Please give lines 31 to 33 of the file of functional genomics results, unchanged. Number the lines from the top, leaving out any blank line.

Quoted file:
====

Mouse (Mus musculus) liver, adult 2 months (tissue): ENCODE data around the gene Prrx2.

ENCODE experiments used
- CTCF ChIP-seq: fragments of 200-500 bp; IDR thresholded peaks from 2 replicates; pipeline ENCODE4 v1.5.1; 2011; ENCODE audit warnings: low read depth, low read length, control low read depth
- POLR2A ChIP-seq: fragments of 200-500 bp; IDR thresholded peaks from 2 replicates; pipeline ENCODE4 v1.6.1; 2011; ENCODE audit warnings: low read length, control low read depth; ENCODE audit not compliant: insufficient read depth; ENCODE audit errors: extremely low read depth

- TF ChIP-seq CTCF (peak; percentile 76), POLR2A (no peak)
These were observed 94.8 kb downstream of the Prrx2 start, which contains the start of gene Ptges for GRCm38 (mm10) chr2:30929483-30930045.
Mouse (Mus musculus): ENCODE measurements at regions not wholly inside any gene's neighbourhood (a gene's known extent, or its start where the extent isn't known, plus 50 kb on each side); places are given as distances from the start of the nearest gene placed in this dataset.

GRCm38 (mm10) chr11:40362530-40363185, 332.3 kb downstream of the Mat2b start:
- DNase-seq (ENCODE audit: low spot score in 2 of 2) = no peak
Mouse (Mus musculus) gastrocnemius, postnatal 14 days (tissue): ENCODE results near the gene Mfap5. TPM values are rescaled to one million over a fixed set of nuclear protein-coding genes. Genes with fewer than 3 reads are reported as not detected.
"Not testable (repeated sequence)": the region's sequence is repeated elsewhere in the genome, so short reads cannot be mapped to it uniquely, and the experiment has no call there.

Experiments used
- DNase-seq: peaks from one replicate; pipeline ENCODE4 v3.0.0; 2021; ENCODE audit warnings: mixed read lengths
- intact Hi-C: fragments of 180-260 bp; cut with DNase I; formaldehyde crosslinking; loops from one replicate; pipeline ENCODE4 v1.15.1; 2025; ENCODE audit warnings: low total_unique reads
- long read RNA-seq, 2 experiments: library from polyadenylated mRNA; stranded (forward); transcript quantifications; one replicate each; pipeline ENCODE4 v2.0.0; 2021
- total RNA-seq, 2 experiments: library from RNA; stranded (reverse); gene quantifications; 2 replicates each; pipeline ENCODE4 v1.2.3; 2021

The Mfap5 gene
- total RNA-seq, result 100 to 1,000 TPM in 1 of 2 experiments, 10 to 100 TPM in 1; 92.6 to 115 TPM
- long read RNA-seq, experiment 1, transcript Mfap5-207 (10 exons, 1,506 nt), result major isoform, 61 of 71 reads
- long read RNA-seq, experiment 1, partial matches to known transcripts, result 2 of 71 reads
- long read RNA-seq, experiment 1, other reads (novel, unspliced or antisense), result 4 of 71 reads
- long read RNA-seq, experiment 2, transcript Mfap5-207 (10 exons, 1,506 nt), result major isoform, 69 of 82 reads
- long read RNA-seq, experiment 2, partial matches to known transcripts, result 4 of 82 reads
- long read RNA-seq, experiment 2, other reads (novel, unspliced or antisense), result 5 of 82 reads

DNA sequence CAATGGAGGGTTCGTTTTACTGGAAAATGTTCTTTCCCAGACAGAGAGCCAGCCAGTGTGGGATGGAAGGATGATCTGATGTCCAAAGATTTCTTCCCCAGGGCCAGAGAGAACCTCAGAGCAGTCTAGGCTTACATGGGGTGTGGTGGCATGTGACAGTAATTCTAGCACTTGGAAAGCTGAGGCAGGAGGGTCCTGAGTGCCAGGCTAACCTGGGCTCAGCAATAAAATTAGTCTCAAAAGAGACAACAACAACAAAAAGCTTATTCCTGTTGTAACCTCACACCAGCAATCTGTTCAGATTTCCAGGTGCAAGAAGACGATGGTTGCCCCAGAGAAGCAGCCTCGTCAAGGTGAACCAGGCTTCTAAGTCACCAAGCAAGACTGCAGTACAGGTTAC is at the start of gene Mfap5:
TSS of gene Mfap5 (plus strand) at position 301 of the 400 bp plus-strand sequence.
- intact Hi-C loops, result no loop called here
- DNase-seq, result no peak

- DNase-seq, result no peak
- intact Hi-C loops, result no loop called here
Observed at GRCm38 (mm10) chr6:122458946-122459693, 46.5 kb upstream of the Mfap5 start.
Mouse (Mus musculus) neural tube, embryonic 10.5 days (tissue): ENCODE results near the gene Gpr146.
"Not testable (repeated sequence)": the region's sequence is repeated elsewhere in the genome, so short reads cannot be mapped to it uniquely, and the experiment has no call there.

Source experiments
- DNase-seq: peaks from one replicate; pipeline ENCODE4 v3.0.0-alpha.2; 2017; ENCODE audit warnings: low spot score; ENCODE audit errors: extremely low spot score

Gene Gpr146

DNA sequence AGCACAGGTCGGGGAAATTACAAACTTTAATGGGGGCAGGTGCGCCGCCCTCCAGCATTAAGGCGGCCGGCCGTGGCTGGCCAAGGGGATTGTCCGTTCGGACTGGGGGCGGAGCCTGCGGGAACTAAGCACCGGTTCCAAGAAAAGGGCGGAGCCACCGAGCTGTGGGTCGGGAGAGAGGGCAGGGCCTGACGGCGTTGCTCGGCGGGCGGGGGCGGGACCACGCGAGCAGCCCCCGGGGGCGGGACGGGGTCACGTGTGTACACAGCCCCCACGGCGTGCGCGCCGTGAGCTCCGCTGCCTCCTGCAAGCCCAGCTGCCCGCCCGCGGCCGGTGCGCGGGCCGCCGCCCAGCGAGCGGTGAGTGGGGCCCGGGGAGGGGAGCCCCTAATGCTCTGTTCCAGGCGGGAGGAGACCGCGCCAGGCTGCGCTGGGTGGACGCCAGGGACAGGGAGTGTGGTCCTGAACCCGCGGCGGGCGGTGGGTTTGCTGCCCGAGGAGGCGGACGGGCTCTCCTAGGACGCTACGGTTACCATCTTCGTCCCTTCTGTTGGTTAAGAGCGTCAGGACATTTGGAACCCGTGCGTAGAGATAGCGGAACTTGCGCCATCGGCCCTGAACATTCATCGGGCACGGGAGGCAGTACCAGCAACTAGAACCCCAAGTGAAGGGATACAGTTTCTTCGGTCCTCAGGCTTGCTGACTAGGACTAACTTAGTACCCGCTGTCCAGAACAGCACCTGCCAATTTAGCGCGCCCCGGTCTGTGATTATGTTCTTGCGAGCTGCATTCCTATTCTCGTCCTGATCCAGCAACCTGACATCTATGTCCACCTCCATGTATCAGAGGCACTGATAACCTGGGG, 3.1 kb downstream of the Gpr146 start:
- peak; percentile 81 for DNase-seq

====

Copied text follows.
Observed at GRCm38 (mm10) chr6:122458946-122459693, 46.5 kb upstream of the Mfap5 start.
Mouse (Mus musculus) neural tube, embryonic 10.5 days (tissue): ENCODE results near the gene Gpr146.
"Not testable (repeated sequence)": the region's sequence is repeated elsewhere in the genome, so short reads cannot be mapped to it uniquely, and the experiment has no call there.